Education strategies for girls (2014-2016), nomadic persons and children with disabilities (2013-2016) have all been updated.
The eastern provinces (Gedaref, Kassala and Red Sea), where school attendance is lower, have undertaken to follow a policy of food for education whereby pupils are provided with a meal and their families receive material support. As a result enrolment has increased by up to 80 per cent in some areas.
Under Ministerial Decree No. 9 of 26 May 2014, a higher national committee has been formed to implement the national plan for human rights education. The committee has the following tasks:
•   Following up on the national plan for human rights education;
•   Implementing national commitments in the field of human rights education;
•   Authorizing and funding projects under the plan;
•   Implementing national awareness-raising programmes among educators;

Children rights

One of the most important advances in the promotion of children’s rights was the creation in 2014 of an information management system for monitoring and follow-up on the implementation of strategic polices aimed at children, thanks to a partnership between the Advisory Council for Human Rights and the United Nations Children’s Fund (UNICEF), with the cooperation of the National Centre for Information and the Central Statistical Office.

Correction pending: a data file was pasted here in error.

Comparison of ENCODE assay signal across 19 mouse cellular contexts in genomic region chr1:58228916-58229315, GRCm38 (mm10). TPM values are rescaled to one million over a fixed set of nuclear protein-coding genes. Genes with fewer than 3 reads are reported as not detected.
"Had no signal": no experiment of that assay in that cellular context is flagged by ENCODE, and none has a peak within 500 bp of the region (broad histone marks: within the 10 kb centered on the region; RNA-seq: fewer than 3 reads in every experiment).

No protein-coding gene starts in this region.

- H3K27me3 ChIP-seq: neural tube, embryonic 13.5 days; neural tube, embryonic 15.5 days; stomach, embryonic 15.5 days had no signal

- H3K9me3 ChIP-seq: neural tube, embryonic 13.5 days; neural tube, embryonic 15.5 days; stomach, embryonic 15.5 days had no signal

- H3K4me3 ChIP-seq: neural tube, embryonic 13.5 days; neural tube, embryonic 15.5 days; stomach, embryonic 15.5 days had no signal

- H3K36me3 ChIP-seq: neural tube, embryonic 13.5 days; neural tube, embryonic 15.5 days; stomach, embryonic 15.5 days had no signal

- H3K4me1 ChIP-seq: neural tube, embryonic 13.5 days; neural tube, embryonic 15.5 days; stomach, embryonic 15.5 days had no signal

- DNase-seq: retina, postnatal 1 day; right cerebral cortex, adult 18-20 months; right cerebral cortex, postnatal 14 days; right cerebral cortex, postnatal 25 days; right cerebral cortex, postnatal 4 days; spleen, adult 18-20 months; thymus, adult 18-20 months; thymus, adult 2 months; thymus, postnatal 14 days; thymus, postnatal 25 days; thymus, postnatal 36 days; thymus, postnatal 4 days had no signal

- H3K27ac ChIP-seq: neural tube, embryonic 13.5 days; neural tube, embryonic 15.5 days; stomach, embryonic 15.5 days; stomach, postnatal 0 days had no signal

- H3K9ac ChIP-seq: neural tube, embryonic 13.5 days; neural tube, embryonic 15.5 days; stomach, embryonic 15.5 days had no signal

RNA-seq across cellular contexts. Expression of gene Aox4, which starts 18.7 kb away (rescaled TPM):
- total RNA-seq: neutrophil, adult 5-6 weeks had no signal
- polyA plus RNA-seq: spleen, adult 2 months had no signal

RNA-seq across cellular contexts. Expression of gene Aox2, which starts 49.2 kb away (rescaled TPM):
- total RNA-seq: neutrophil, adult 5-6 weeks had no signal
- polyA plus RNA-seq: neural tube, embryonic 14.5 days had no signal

Statistics for the year 2013 show that 44,821 children between the ages of 6 and 13 who had dropped out of school re-enrolled in basic education, thanks to the accelerated education programme.
The number of primary health care facilities offering integrated management of childhood illnesses rose from 2,198 to 2,556 in 2013. Those facilities are operational in 113 of the 184 targeted districts.
The National Council for Child Welfare has adopted a new methodology for the implementation of the five-year child welfare plan 2012-2016. Beginning in 2014, it has instituted annual plans under which all child welfare activities are integrated into cooperation agreements with donors which serve the goals of the five-year plan. During 2013, more than 7,182 children who had contact with the law — whether as victims, witnesses or offenders — were able to benefit from the services provided by the police family and child protection units, which comply with child protection standards.
During the course of 2013, child protection working groups were set up under the leadership of child welfare councils in the provinces and with members drawn from organizations active in the field of child protection. They are working to address the problems children face in three regions affected by armed conflict.

International instruments

In 2013, in order to promote and strengthen the legislative framework underpinning human rights, the State ratified the Protocol to Prevent, Suppress and Punish Trafficking in Persons, Especially Women and Children, supplementing the United Nations Convention against Transnational Organized Crime, while in September 2014 it ratified the United Nations Convention against Corruption. Moreover, by decree of the Minister of Justice, committees have been formed to study the possibility of acceding to the Convention on the Elimination of All Forms of Discrimination against Women; the Convention against Torture and Other Cruel, Inhuman or Degrading Treatment or Punishment; and the International Convention for the Protection of All Persons from Enforced Disappearance. A committee has also been created to examine the third Optional Protocol to the Convention on the Rights of the Child on a communications procedure.